Interplanetary magnetic field (IMF) data by Sakigake (MS-T5)


This page archives the interplanetary magnetic field data obtained by Sakigake (MS-T5) for the period between 1985-02-19 and 1997-10-09.

Terms and Conditions

  1. You can freely use the archival data of Sakigake on this site without asking for an explicit permission if the use of the data is for media-reports, academic researches, or education, or if it is for private use.
  2. If your use of these data is for any commercial or business purposes, please contact us at "darts-admin AT".

Sakigake IMF data files

  1. imf1985.txt Sakigake IMF data in 1985
  2. imf1986.txt Sakigake IMF data in 1986
  3. imf1987.txt Sakigake IMF data in 1987
  4. imf1988.txt Sakigake IMF data in 1988
  5. imf1991.txt Sakigake IMF data in 1991
  6. imf1992.txt Sakigake IMF data in 1992
  7. imf1993.txt Sakigake IMF data in 1993
  8. imf1994.txt Sakigake IMF data in 1994
  9. imf1995.txt Sakigake IMF data in 1995
  10. imf1996.txt Sakigake IMF data in 1996
  11. imf1997.txt Sakigake IMF data in 1997

(Note that the quality of the data in 1996 and 1997 is low with a substantial amount of noise caused by bit errors.)

Description of the Sakigake IMF data

Example of the data file





The notation is as follows:

  • YY: Year of observation (2-digit integer)
  • MM: Month of observation (2-digit integer)
  • DD: Day of observation (2-digit integer)
  • hh: Hour of observation (2-digit integer)
  • mm: Minute of observation (2-digit integer)
  • ss: Second of observation (real number with 3 digits after the decimal point)
  • Bx, By, Bz: 3-dimensional components of the magnetic field in [nT], averaged over 10 or 40 seconds, in the satellite-centered ecliptic coordinates (The coordinate system is right-handed with the (positive) X-axis being set from the satellite center toward the sun, the (positive) Y-axis set parallel to the ecliptic plane, perpendicular to X-axis and toward the reverse direction to the satellite orbit, and the Z-axis set perpendicular to the ecliptic plane toward the north).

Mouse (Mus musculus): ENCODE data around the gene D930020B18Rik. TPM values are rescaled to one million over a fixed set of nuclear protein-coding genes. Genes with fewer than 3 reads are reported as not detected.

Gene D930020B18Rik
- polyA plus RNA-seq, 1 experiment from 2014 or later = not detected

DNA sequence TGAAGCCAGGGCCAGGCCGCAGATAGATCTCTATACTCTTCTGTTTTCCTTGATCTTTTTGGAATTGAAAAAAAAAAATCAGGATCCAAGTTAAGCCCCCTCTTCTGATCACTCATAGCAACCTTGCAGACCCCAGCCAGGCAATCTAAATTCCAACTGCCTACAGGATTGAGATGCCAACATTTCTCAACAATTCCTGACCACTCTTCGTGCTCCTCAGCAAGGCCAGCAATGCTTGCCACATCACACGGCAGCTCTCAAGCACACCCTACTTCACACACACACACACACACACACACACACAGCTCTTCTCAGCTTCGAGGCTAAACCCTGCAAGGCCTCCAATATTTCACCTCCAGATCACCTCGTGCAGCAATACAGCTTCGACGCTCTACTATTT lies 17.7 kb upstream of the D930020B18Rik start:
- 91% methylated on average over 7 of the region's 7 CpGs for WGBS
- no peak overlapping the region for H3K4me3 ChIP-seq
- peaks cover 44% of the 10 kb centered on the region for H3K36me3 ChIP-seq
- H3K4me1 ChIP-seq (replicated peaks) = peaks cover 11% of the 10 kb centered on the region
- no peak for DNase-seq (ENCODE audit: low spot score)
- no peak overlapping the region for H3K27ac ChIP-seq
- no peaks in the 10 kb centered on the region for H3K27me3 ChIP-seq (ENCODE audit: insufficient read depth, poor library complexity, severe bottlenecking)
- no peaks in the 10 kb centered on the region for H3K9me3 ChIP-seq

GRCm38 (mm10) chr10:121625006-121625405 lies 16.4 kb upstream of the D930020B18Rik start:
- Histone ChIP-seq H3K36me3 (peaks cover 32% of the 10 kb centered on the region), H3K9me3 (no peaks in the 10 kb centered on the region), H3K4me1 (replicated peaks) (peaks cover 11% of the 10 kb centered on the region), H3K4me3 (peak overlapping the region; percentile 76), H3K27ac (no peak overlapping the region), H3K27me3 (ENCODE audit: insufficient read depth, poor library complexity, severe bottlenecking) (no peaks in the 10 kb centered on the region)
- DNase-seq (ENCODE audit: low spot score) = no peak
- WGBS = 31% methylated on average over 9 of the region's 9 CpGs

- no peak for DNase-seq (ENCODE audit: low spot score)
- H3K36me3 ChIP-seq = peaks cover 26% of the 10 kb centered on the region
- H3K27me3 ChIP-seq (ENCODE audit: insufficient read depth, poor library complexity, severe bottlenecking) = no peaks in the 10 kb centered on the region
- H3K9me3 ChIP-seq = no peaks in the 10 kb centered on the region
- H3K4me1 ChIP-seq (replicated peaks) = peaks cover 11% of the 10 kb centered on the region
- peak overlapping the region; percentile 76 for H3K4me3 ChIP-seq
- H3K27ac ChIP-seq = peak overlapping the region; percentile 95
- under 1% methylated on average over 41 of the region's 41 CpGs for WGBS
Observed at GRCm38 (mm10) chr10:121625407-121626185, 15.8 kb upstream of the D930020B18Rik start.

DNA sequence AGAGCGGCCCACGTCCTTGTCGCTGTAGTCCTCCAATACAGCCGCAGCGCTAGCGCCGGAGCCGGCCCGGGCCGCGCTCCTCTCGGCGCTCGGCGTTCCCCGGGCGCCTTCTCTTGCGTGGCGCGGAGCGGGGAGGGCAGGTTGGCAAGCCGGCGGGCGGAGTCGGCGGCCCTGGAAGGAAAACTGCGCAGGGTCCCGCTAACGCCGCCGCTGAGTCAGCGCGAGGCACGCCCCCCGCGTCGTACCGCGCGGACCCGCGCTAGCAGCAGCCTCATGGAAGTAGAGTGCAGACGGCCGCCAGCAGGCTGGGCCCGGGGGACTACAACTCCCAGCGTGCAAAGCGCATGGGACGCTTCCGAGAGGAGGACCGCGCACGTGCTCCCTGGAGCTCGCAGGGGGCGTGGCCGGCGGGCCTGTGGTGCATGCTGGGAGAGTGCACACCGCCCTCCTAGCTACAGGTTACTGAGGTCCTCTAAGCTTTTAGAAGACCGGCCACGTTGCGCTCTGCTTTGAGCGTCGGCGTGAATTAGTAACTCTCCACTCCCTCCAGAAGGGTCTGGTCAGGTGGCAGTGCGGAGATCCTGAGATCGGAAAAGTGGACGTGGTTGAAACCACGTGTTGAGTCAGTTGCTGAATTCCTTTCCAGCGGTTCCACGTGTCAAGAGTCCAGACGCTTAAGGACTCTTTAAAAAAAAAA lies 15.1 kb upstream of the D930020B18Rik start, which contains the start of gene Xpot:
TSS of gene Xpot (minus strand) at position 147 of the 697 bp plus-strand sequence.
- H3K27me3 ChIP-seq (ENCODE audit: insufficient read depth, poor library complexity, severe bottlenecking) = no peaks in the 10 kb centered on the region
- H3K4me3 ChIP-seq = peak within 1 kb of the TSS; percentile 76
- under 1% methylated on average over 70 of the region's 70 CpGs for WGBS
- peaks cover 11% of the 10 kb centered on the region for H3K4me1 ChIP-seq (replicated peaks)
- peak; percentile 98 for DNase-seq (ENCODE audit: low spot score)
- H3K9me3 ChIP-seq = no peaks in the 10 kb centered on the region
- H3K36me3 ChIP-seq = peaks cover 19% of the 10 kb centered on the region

• BF: Root-square mean of the magnitude of the magnetic field averaged over 10 or 40 seconds (Bx, By, Bz)
  • PHI: Direction (azimuthal angle) of the magnetic field vector on the ecliptic plane in [degree] for the range between -180 to +180 degrees, where tan(PHI) = By/Bx and PHI = 0 [degree] toward the sun, 180 [degree] toward the anti-sun direction, and 90 [degree] toward the Y-axis.
  • THETA: Elevation (latitude angle) of the magnetic field vector from the ecliptic plane in [degree] for the range between -90 to +90 degrees, where sin(THETA) = Bz/BF.

Time resolution (average over 10 or 40 seconds)

The 10-seconds-averaged data were available when the satellite was operated in the high-bit rate mode (0.5 s/frame), which were usually the case when the satellite was close to the earth and when the data were transmitted and received in real time. The data were fitted with the spin period of 9.876 s of the satellite, and the average was calculated.

The 40-seconds-averaged data were available when the satellite was operated in the low-bit rate mode (16 s/frame), which were usually the case when the Data-Recorder was employed or during the real-time data-transmission period when the satellite was distant from the earth. The data were fitted with 40 seconds, which is the least common multiple between the satellite's spin period and data interval of 4 seconds, and then the average was calculated.

In the archived files, the sets of the data averaged over 10 and 40 seconds were sorted with time, and any duplication has been removed.

Errors of the magnetic field data

In the actual observations, the data were digitized with 12 bits for a range of ±64 nT. However, some other uncertainties come into play; the primary one is the shift of the direction towards the spin axis (roughly along Z-axis), including the zero-point offset and contamination of the internal magnetic field originated in other sub-systems in the satellite. Consequently, the overall error is estimated to be roughly 0.1 [nT].

Notable epochs

  • 1986 March 11: Perigee of Halley's Comet (7 million km)
    • Saito, et al., Nature, 321, 6067, p303, 1986.
    • Saito, et al., Geophys. Res. Lett., 13, 8, p821, 1986.
    • Yumoto, et al., Geophys. Res. Lett., 13, 8, p825, 1986.
  • 1992 January 7–8: Sakigake passed through the Earth's magnetosphere.
  • 1992 September 26–27: Extremely radial interplanetary magnetic field, which is the magnetic field generated by, and runs parallel to, the solar wind (The satellite possibly passed the tail of the Earth's magnetosphere).

(2017 February 1, by Tomoko Nakagawa)

Last Modified: 15 May 2017